A Tennessee Chancery Court judge has denied Steadfast Insurance’s bid for a quick win over a health care company in a fight over how many malpractice suits can be classed as one “medical incident” for deductible purposes, saying the company’s interpretation of the policy was reasonable, according to a decision unsealed Thursday.
Two Texas hospital chains on Wednesday told the Texas Supreme Court hospitals across the state can be held hostage by uninsured patients if the court doesn’t reverse a trial court order requiring a Houston area hospital to disclose its insurance reimbursement rates.
Allstate asked a Pennsylvania federal court Wednesday for permission to appeal a ruling that found a provision in its auto policies that allegedly required policyholders to undergo physical examinations by insurer-chosen doctors in order to get medical benefits was in possible violation of Pennsylvania state law.
A promoter and prize insurer Wednesday asked the Fifth Circuit to reverse a more than $913,000 attorneys' fees award to Yahoo after it successfully defended against a suit over a scrapped $1 billion NCAA March Madness contest, saying the lower court misapplied state-court precedent.
An Alabama federal court followed clear state law precedent when it ruled that a “total pollution” exclusion in an insurance policy issued to a construction company did not bar coverage for a sewage leak, and the Eleventh Circuit should do the same, the Dixie Electric Cooperative told the appeals court Thursday.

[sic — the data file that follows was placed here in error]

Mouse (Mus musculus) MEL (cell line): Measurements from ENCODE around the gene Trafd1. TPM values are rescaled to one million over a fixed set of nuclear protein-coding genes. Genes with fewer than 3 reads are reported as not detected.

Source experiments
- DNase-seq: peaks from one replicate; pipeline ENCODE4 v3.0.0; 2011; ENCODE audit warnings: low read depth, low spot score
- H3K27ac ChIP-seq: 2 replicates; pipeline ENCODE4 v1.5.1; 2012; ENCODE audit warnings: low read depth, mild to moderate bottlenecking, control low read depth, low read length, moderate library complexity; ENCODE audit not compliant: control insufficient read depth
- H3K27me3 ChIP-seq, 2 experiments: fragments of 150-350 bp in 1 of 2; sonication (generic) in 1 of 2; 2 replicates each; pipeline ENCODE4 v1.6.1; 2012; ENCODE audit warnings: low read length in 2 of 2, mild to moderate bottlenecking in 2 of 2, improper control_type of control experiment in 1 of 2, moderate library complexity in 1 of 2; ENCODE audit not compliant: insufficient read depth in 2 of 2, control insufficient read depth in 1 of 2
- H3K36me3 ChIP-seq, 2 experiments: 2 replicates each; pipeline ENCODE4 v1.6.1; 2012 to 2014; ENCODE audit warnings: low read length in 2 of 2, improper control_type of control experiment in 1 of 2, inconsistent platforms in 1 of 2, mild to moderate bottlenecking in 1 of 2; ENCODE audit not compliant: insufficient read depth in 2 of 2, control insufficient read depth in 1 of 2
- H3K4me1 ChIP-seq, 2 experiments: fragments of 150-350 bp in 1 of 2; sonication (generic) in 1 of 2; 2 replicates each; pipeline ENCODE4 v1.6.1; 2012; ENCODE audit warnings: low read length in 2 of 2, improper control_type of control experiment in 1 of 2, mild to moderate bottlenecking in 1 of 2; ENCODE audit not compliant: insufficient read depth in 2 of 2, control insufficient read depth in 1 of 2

The 11th Circuit on Wednesday found that Evanston Insurance Co. does not have to pay a $500,000 settlement that a spa owner paid to a woman who suffered a stroke during a massage, affirming a lower court finding that vicarious liability wasn’t covered.
The New Jersey Supreme Court on Thursday knocked down an appellate panel ruling that entities behind an apartment complex flooded by Superstorm Sandy are entitled to additional insurance coverage for debris removal, saying the policy “unambiguously” limits their recovery to $1 million for flood-related losses.
The New Jersey Supreme Court has ordered the state's Appellate Division to revisit its decision that a property owner may pursue litigation against insurers over environmental cleanup coverage under policies issued to a bankrupt former owner, saying that finding should be re-evaluated based on a Supreme Court opinion on post-loss claim assignments.
The Congressional Budget Office on Wednesday predicted that Republican legislation largely repealing the Affordable Care Act would destabilize many insurance markets and put comprehensive health insurance out of reach for many Americans. Here are four takeaways from the CBO’s eagerly awaited forecast.
The financial services industry faces the real possibility of a bipartisan effort to reinstate the portions of the Glass-Steagall Act that separated commercial and investment banking. Depending on the final form any new legislation takes, the changes could go further than merely reinstating the status quo as of 1999, say V. Gerard Comizio and Nathan Brownback of Fried Frank Harris Shriver & Jacobson LLP.